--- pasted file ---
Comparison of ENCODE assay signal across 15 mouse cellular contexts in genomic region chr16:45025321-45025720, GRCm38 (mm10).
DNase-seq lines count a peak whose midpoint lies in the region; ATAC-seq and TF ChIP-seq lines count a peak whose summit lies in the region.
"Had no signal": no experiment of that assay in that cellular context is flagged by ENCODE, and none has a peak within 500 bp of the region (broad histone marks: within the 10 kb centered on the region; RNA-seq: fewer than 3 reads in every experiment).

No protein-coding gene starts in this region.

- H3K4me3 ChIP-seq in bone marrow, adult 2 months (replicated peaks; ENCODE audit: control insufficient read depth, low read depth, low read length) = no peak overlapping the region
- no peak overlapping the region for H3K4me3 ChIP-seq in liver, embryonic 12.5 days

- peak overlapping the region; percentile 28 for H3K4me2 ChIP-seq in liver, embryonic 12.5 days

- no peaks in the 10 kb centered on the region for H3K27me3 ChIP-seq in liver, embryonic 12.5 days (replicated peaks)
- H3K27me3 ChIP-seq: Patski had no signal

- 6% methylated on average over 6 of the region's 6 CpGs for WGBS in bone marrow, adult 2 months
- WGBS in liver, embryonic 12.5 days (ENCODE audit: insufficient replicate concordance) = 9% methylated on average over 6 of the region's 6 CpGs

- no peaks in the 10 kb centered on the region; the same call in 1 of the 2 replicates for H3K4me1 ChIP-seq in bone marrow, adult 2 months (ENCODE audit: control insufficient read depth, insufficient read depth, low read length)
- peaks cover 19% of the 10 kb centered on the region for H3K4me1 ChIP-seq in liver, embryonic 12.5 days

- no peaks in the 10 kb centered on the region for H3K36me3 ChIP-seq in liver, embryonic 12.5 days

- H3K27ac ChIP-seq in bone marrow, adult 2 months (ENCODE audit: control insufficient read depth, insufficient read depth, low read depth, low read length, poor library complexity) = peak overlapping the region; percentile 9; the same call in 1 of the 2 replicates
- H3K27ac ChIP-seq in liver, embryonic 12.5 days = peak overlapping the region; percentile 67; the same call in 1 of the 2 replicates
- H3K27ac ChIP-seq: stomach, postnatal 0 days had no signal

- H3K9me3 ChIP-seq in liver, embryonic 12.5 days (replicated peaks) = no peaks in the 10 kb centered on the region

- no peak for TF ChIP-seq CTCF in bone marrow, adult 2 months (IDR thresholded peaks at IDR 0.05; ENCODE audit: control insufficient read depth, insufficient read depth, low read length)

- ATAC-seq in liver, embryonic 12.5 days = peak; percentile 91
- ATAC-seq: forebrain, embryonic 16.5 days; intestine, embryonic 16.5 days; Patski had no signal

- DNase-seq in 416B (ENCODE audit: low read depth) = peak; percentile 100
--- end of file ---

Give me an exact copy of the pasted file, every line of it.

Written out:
Comparison of ENCODE assay signal across 15 mouse cellular contexts in genomic region chr16:45025321-45025720, GRCm38 (mm10).
DNase-seq lines count a peak whose midpoint lies in the region; ATAC-seq and TF ChIP-seq lines count a peak whose summit lies in the region.
"Had no signal": no experiment of that assay in that cellular context is flagged by ENCODE, and none has a peak within 500 bp of the region (broad histone marks: within the 10 kb centered on the region; RNA-seq: fewer than 3 reads in every experiment).

No protein-coding gene starts in this region.

- H3K4me3 ChIP-seq in bone marrow, adult 2 months (replicated peaks; ENCODE audit: control insufficient read depth, low read depth, low read length) = no peak overlapping the region
- no peak overlapping the region for H3K4me3 ChIP-seq in liver, embryonic 12.5 days

- peak overlapping the region; percentile 28 for H3K4me2 ChIP-seq in liver, embryonic 12.5 days

- no peaks in the 10 kb centered on the region for H3K27me3 ChIP-seq in liver, embryonic 12.5 days (replicated peaks)
- H3K27me3 ChIP-seq: Patski had no signal

- 6% methylated on average over 6 of the region's 6 CpGs for WGBS in bone marrow, adult 2 months
- WGBS in liver, embryonic 12.5 days (ENCODE audit: insufficient replicate concordance) = 9% methylated on average over 6 of the region's 6 CpGs

- no peaks in the 10 kb centered on the region; the same call in 1 of the 2 replicates for H3K4me1 ChIP-seq in bone marrow, adult 2 months (ENCODE audit: control insufficient read depth, insufficient read depth, low read length)
- peaks cover 19% of the 10 kb centered on the region for H3K4me1 ChIP-seq in liver, embryonic 12.5 days

- no peaks in the 10 kb centered on the region for H3K36me3 ChIP-seq in liver, embryonic 12.5 days

- H3K27ac ChIP-seq in bone marrow, adult 2 months (ENCODE audit: control insufficient read depth, insufficient read depth, low read depth, low read length, poor library complexity) = peak overlapping the region; percentile 9; the same call in 1 of the 2 replicates
- H3K27ac ChIP-seq in liver, embryonic 12.5 days = peak overlapping the region; percentile 67; the same call in 1 of the 2 replicates
- H3K27ac ChIP-seq: stomach, postnatal 0 days had no signal

- H3K9me3 ChIP-seq in liver, embryonic 12.5 days (replicated peaks) = no peaks in the 10 kb centered on the region

- no peak for TF ChIP-seq CTCF in bone marrow, adult 2 months (IDR thresholded peaks at IDR 0.05; ENCODE audit: control insufficient read depth, insufficient read depth, low read length)

- ATAC-seq in liver, embryonic 12.5 days = peak; percentile 91
- ATAC-seq: forebrain, embryonic 16.5 days; intestine, embryonic 16.5 days; Patski had no signal

- DNase-seq in 416B (ENCODE audit: low read depth) = peak; percentile 100